Although Italy is comparable to Japan in terms of size, with a land area of approximately 300,000 km², it is approximately half of Japan in population. Even so, its population of approximately 60 million ranks fourth in the European Union after Germany, France and United Kingdom. It is one of the most densely populated countries in Europe. The fact that Italy has historically maintained close relationships with the Mediterranean countries due to its geographical location has shaped its regional characteristics and history. In northern Italy, while the so-called industrial triangle formed by Milan, Turin and Genova is the center of economy, Rome and Florence are the centers of tourism and politics. Agriculture remains the main industry in southern Italy, prompting calls for the modern development of the area.
TableItaly fast facts
|Republic of Italy
|About 301,000 km²
(about four-fifths of that of Japan)
|60.7 million (2016)
|Percentage of urban population
|USD 18,158 billion (2015: IMF)
|GDP per capita (nominal)
|USD 29,867 (2015: IMF)
|Percentage of employment by industry
services: 67.8% (2011)
|Economic growth rate (real)
|0.6% (2011), ▲2.8% (2012), ▲1.7% (2013)
▲0.4% (2014), ▲0.8% (2015) (IMF)
(Information Updated: March 2017)
FigureMap of Italy
The local governments of Italy are three tiered, comprising regions (regione: 15 regular regions and 5 special regions totaling 20 regions), provinces (provincia: 110), and municipalities (commune: 8,101). Although approximately half of Japan in population, Italy has a large number of autonomous provinces and municipalities. In other words, it can be said that the country has a long and stable history of autonomous bodies.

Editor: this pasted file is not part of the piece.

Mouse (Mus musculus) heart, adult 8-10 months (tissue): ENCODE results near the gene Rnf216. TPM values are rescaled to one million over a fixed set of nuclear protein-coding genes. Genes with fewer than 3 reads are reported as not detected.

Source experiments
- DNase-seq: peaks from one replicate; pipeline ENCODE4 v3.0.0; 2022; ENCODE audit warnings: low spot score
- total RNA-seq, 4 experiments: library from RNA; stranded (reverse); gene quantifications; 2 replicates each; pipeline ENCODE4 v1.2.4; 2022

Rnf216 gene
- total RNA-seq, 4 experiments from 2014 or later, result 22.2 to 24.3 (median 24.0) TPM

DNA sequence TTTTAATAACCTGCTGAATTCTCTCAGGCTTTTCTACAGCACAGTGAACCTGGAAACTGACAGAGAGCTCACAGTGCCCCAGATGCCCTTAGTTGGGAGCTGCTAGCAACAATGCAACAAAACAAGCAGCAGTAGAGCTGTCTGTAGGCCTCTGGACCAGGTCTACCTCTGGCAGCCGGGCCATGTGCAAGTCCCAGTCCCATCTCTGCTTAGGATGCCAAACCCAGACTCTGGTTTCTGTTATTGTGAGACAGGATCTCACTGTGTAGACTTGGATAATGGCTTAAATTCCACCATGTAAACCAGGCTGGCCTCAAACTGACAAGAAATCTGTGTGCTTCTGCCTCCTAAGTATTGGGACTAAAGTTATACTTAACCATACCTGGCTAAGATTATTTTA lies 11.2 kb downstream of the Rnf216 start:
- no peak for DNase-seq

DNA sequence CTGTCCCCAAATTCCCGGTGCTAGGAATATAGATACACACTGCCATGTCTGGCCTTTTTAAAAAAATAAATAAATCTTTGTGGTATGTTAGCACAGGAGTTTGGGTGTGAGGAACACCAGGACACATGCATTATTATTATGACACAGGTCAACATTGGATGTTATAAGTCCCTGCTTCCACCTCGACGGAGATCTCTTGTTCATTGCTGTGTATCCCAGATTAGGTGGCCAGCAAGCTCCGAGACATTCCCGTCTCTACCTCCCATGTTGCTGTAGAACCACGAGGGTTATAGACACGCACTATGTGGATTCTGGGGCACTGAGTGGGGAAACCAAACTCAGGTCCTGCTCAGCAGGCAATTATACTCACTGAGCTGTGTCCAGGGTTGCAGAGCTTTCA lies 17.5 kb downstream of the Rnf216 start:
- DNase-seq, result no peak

The authorities of the central government were partially transferred to the regions, which were established one by one after 1970. Further, the relationships among various local bodies were revised by the constitutional amendment of 2001, as a result of which Metropolitan Area (Citta' metropolitana) was added as a new form administrative division. Spatial planning is essentially led by the regions, with the central government providing financial support and providing advices, including coordination. The urban policies of Italy are characterized by local level planning led by the regions. Local plans developed by the regions, the primary objectives of which are local development and the preservation of local resources, have secured the highest standing among statutory urban plans, whiles making adjustments for coordination with the statutory basic urban plans of the local autonomous bodies.
|Ministry of Infrastructure and Transportation:
Ministero delle Infrastrutture e dei Trasporti
|Ministero dei Beni e delle attività Culturali e dei turismo
|Local economic development
|Ministry of Economic Development:
Ministero dello Sviluppo Economico
|Regional local policy
Local issues in Italy have been resolved in accordance with the Urban Planning Law legislated in 1942. The urban master plans devised pursuant to the Urban Planning Law have been already been adopted by municipalities nationwide, which have recently been entering a period for review. Following the establishment of regions beginning in 1972, the authority to approve urban plans have been transferred completely to the regions. There are moves in the developed areas for the regioal governmenment to legislate its own regional laws in order to address local growth management and preservation of the environment, which require prompt attention.